In a presentation made at the just finished ASA annual conference in San Diego, Faith Factora, MD of the Cleveland Clinic showed data that pointed to anesthesiologist-led rapid response teams produced better outcomes than ones that were led by nurses.
She examined data from 2010-2012 when nurses led rapid response teams vs 2012-2018 when anesthesiologists were in charge. There were 1437 cardiac arrests and 7727 deaths involved during that time. Cardiac arrests and deaths were found to be lower when anesthesiologists were involved in the care of the patients.
Of course having an anesthesiologist available to go to all the rapid responses in the hospital can become very expensive and it ties up a scarce anesthesiologist from working in the operating room. However it may be worthwhile in cases where the patient is having complex problems like a cardiac arrest vs. somebody who is having a vasovagal syncopal episode.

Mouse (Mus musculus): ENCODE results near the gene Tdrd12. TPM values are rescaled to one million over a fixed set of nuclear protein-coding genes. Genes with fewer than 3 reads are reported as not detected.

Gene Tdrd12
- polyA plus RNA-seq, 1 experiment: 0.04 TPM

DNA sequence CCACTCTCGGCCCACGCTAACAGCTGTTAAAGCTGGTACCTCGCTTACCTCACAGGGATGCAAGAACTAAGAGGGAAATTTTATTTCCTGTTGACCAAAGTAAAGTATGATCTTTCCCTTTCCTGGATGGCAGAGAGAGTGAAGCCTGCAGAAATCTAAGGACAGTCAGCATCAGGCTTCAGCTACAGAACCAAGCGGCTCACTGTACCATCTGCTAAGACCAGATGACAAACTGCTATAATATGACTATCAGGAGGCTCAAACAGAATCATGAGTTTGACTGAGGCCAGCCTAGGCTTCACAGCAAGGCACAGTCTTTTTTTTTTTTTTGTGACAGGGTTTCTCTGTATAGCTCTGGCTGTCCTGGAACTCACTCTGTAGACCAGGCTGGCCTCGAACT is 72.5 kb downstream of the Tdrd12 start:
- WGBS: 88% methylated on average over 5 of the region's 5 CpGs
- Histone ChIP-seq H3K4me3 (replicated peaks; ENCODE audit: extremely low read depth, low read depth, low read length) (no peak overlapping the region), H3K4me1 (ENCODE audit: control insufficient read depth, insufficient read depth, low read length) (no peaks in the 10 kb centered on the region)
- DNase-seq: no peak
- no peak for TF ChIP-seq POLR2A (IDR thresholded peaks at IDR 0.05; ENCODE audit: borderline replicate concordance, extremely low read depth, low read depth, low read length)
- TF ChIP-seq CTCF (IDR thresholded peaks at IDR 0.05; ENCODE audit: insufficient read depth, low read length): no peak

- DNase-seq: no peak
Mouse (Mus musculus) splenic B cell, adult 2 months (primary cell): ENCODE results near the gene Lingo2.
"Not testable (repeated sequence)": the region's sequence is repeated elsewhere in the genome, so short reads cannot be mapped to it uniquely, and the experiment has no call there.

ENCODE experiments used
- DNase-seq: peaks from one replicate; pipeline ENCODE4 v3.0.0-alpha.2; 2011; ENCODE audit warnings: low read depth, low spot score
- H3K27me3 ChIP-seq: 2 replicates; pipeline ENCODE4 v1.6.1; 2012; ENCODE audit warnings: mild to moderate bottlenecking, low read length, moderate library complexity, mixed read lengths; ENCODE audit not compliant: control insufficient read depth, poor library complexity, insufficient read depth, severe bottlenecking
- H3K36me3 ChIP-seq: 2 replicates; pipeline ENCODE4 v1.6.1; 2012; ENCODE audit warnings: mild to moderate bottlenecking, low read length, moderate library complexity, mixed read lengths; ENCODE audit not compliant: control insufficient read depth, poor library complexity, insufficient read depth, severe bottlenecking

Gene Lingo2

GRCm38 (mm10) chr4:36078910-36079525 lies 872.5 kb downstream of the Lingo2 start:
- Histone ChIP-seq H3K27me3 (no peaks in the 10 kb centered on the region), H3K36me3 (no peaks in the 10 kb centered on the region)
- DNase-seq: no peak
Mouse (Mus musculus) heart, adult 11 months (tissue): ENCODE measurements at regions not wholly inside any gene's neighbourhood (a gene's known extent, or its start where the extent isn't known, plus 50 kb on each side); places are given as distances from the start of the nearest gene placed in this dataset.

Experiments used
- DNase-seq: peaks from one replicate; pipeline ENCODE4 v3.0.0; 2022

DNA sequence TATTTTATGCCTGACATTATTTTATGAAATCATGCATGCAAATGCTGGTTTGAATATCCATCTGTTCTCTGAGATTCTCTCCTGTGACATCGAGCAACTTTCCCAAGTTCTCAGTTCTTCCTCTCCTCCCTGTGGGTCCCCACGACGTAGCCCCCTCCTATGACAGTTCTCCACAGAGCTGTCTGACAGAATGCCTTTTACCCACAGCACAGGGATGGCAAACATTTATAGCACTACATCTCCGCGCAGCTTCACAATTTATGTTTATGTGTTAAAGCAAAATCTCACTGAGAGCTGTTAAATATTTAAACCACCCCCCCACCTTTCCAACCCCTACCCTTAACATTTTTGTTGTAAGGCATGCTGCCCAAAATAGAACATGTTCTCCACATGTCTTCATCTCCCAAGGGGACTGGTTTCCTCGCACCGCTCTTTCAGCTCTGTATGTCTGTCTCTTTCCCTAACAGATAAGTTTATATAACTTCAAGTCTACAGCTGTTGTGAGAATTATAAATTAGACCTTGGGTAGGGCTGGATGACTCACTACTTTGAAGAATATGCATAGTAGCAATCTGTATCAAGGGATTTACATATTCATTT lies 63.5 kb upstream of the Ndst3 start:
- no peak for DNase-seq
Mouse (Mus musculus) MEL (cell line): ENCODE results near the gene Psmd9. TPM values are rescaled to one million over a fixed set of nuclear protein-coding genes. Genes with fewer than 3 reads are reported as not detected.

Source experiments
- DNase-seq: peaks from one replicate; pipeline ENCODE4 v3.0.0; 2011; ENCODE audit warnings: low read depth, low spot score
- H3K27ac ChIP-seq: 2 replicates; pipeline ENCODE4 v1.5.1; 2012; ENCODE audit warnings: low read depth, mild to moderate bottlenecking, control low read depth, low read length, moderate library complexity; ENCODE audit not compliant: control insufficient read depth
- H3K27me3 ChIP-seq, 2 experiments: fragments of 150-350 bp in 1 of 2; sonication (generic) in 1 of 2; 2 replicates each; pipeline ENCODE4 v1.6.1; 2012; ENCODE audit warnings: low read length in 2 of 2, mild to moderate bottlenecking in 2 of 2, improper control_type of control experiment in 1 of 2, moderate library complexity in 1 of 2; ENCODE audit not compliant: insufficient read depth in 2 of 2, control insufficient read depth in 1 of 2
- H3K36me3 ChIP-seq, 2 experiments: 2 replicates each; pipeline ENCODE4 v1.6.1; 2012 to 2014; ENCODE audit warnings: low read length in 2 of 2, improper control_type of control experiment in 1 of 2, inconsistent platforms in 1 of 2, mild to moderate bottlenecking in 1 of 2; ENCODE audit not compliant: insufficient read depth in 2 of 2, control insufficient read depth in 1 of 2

The irony is that most anesthesiologists would probably rather not be leading rapid response teams in the hospital. We very much prefer to be left alone in the OR's and devote our full attention to the one patient on the table, not running all over the hospital putting out fires. If we could pawn that job off to nurses and have hospitalists lead the RRT's then most of us will be okay with that arrangement.